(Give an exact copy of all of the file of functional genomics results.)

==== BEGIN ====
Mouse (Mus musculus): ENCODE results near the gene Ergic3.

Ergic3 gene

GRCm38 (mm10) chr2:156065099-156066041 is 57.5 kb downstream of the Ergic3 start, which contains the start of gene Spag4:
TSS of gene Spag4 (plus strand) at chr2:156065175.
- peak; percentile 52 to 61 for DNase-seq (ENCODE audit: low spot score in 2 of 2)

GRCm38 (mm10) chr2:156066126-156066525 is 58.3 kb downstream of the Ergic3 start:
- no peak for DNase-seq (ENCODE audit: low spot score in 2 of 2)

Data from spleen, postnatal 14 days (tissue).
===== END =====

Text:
Mouse (Mus musculus): ENCODE results near the gene Ergic3.

Ergic3 gene

GRCm38 (mm10) chr2:156065099-156066041 is 57.5 kb downstream of the Ergic3 start, which contains the start of gene Spag4:
TSS of gene Spag4 (plus strand) at chr2:156065175.
- peak; percentile 52 to 61 for DNase-seq (ENCODE audit: low spot score in 2 of 2)

GRCm38 (mm10) chr2:156066126-156066525 is 58.3 kb downstream of the Ergic3 start:
- no peak for DNase-seq (ENCODE audit: low spot score in 2 of 2)

Data from spleen, postnatal 14 days (tissue).